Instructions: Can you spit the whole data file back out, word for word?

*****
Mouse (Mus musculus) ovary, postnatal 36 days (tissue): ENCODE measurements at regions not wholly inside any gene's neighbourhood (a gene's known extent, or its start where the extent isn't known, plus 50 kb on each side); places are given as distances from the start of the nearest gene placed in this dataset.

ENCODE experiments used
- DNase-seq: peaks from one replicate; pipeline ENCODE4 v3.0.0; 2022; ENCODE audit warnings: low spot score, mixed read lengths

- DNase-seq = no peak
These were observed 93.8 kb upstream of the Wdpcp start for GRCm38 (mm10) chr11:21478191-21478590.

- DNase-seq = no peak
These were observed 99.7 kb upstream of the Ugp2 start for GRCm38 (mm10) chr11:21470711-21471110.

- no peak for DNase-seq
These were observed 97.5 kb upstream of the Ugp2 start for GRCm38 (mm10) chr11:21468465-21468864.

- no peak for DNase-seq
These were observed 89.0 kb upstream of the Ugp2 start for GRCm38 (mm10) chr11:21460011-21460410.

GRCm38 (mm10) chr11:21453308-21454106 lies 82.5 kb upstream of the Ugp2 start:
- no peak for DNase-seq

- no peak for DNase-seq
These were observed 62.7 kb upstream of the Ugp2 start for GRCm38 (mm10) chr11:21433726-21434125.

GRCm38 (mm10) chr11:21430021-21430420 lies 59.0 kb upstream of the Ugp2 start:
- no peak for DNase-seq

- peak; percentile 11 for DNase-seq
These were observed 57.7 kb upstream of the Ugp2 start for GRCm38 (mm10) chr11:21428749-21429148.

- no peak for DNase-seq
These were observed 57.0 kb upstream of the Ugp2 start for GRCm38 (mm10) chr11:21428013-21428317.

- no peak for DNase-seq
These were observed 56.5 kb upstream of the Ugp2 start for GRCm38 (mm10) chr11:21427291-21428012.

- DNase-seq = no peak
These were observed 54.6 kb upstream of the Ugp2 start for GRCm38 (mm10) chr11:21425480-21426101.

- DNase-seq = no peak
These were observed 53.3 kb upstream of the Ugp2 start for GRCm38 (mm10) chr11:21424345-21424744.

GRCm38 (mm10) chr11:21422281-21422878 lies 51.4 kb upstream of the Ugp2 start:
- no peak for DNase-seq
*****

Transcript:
Mouse (Mus musculus) ovary, postnatal 36 days (tissue): ENCODE measurements at regions not wholly inside any gene's neighbourhood (a gene's known extent, or its start where the extent isn't known, plus 50 kb on each side); places are given as distances from the start of the nearest gene placed in this dataset.

ENCODE experiments used
- DNase-seq: peaks from one replicate; pipeline ENCODE4 v3.0.0; 2022; ENCODE audit warnings: low spot score, mixed read lengths

- DNase-seq = no peak
These were observed 93.8 kb upstream of the Wdpcp start for GRCm38 (mm10) chr11:21478191-21478590.

- DNase-seq = no peak
These were observed 99.7 kb upstream of the Ugp2 start for GRCm38 (mm10) chr11:21470711-21471110.

- no peak for DNase-seq
These were observed 97.5 kb upstream of the Ugp2 start for GRCm38 (mm10) chr11:21468465-21468864.

- no peak for DNase-seq
These were observed 89.0 kb upstream of the Ugp2 start for GRCm38 (mm10) chr11:21460011-21460410.

GRCm38 (mm10) chr11:21453308-21454106 lies 82.5 kb upstream of the Ugp2 start:
- no peak for DNase-seq

- no peak for DNase-seq
These were observed 62.7 kb upstream of the Ugp2 start for GRCm38 (mm10) chr11:21433726-21434125.

GRCm38 (mm10) chr11:21430021-21430420 lies 59.0 kb upstream of the Ugp2 start:
- no peak for DNase-seq

- peak; percentile 11 for DNase-seq
These were observed 57.7 kb upstream of the Ugp2 start for GRCm38 (mm10) chr11:21428749-21429148.

- no peak for DNase-seq
These were observed 57.0 kb upstream of the Ugp2 start for GRCm38 (mm10) chr11:21428013-21428317.

- no peak for DNase-seq
These were observed 56.5 kb upstream of the Ugp2 start for GRCm38 (mm10) chr11:21427291-21428012.

- DNase-seq = no peak
These were observed 54.6 kb upstream of the Ugp2 start for GRCm38 (mm10) chr11:21425480-21426101.

- DNase-seq = no peak
These were observed 53.3 kb upstream of the Ugp2 start for GRCm38 (mm10) chr11:21424345-21424744.

GRCm38 (mm10) chr11:21422281-21422878 lies 51.4 kb upstream of the Ugp2 start:
- no peak for DNase-seq